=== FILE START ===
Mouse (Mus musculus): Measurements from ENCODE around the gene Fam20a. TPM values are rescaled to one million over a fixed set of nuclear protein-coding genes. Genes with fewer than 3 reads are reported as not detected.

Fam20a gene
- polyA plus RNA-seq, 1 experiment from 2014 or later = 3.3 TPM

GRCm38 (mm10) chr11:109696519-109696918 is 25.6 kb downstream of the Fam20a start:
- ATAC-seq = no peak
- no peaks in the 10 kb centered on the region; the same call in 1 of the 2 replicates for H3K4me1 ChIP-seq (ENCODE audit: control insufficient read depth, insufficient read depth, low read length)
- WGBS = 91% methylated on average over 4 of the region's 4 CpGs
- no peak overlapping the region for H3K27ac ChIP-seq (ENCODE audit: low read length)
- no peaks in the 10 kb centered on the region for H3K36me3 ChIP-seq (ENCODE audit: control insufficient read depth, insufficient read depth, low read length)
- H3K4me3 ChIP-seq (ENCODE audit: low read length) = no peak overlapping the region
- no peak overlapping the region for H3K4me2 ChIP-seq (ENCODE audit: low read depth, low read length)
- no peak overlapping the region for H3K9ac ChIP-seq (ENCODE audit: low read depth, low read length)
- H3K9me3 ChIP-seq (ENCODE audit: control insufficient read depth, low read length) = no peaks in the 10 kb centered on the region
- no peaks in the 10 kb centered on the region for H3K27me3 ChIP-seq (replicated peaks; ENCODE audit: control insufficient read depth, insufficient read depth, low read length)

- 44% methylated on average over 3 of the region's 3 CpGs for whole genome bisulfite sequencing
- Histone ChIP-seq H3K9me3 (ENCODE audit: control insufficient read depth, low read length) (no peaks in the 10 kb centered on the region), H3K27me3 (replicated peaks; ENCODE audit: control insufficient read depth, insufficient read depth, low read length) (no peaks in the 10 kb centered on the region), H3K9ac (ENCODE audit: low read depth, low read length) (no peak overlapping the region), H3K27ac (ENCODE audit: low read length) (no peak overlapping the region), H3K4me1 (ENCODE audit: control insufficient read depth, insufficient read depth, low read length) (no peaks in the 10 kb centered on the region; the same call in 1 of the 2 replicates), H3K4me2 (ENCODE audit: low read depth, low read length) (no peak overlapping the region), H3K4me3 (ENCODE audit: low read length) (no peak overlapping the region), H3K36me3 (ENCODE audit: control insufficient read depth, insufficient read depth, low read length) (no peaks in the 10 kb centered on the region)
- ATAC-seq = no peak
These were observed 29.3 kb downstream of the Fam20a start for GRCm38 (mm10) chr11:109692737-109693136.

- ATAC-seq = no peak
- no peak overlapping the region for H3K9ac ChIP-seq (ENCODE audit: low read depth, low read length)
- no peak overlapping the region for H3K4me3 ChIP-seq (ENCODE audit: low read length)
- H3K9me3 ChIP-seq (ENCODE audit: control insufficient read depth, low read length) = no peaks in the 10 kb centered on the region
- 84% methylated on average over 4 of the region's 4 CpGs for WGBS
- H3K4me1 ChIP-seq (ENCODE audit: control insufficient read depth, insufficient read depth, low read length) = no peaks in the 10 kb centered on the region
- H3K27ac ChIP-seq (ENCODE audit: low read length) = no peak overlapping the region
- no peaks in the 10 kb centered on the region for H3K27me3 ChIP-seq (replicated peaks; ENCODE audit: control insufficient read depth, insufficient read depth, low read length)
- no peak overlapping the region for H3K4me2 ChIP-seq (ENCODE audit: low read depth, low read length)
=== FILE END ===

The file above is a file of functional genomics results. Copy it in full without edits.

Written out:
Mouse (Mus musculus): Measurements from ENCODE around the gene Fam20a. TPM values are rescaled to one million over a fixed set of nuclear protein-coding genes. Genes with fewer than 3 reads are reported as not detected.

Fam20a gene
- polyA plus RNA-seq, 1 experiment from 2014 or later = 3.3 TPM

GRCm38 (mm10) chr11:109696519-109696918 is 25.6 kb downstream of the Fam20a start:
- ATAC-seq = no peak
- no peaks in the 10 kb centered on the region; the same call in 1 of the 2 replicates for H3K4me1 ChIP-seq (ENCODE audit: control insufficient read depth, insufficient read depth, low read length)
- WGBS = 91% methylated on average over 4 of the region's 4 CpGs
- no peak overlapping the region for H3K27ac ChIP-seq (ENCODE audit: low read length)
- no peaks in the 10 kb centered on the region for H3K36me3 ChIP-seq (ENCODE audit: control insufficient read depth, insufficient read depth, low read length)
- H3K4me3 ChIP-seq (ENCODE audit: low read length) = no peak overlapping the region
- no peak overlapping the region for H3K4me2 ChIP-seq (ENCODE audit: low read depth, low read length)
- no peak overlapping the region for H3K9ac ChIP-seq (ENCODE audit: low read depth, low read length)
- H3K9me3 ChIP-seq (ENCODE audit: control insufficient read depth, low read length) = no peaks in the 10 kb centered on the region
- no peaks in the 10 kb centered on the region for H3K27me3 ChIP-seq (replicated peaks; ENCODE audit: control insufficient read depth, insufficient read depth, low read length)

- 44% methylated on average over 3 of the region's 3 CpGs for whole genome bisulfite sequencing
- Histone ChIP-seq H3K9me3 (ENCODE audit: control insufficient read depth, low read length) (no peaks in the 10 kb centered on the region), H3K27me3 (replicated peaks; ENCODE audit: control insufficient read depth, insufficient read depth, low read length) (no peaks in the 10 kb centered on the region), H3K9ac (ENCODE audit: low read depth, low read length) (no peak overlapping the region), H3K27ac (ENCODE audit: low read length) (no peak overlapping the region), H3K4me1 (ENCODE audit: control insufficient read depth, insufficient read depth, low read length) (no peaks in the 10 kb centered on the region; the same call in 1 of the 2 replicates), H3K4me2 (ENCODE audit: low read depth, low read length) (no peak overlapping the region), H3K4me3 (ENCODE audit: low read length) (no peak overlapping the region), H3K36me3 (ENCODE audit: control insufficient read depth, insufficient read depth, low read length) (no peaks in the 10 kb centered on the region)
- ATAC-seq = no peak
These were observed 29.3 kb downstream of the Fam20a start for GRCm38 (mm10) chr11:109692737-109693136.

- ATAC-seq = no peak
- no peak overlapping the region for H3K9ac ChIP-seq (ENCODE audit: low read depth, low read length)
- no peak overlapping the region for H3K4me3 ChIP-seq (ENCODE audit: low read length)
- H3K9me3 ChIP-seq (ENCODE audit: control insufficient read depth, low read length) = no peaks in the 10 kb centered on the region
- 84% methylated on average over 4 of the region's 4 CpGs for WGBS
- H3K4me1 ChIP-seq (ENCODE audit: control insufficient read depth, insufficient read depth, low read length) = no peaks in the 10 kb centered on the region
- H3K27ac ChIP-seq (ENCODE audit: low read length) = no peak overlapping the region
- no peaks in the 10 kb centered on the region for H3K27me3 ChIP-seq (replicated peaks; ENCODE audit: control insufficient read depth, insufficient read depth, low read length)
- no peak overlapping the region for H3K4me2 ChIP-seq (ENCODE audit: low read depth, low read length)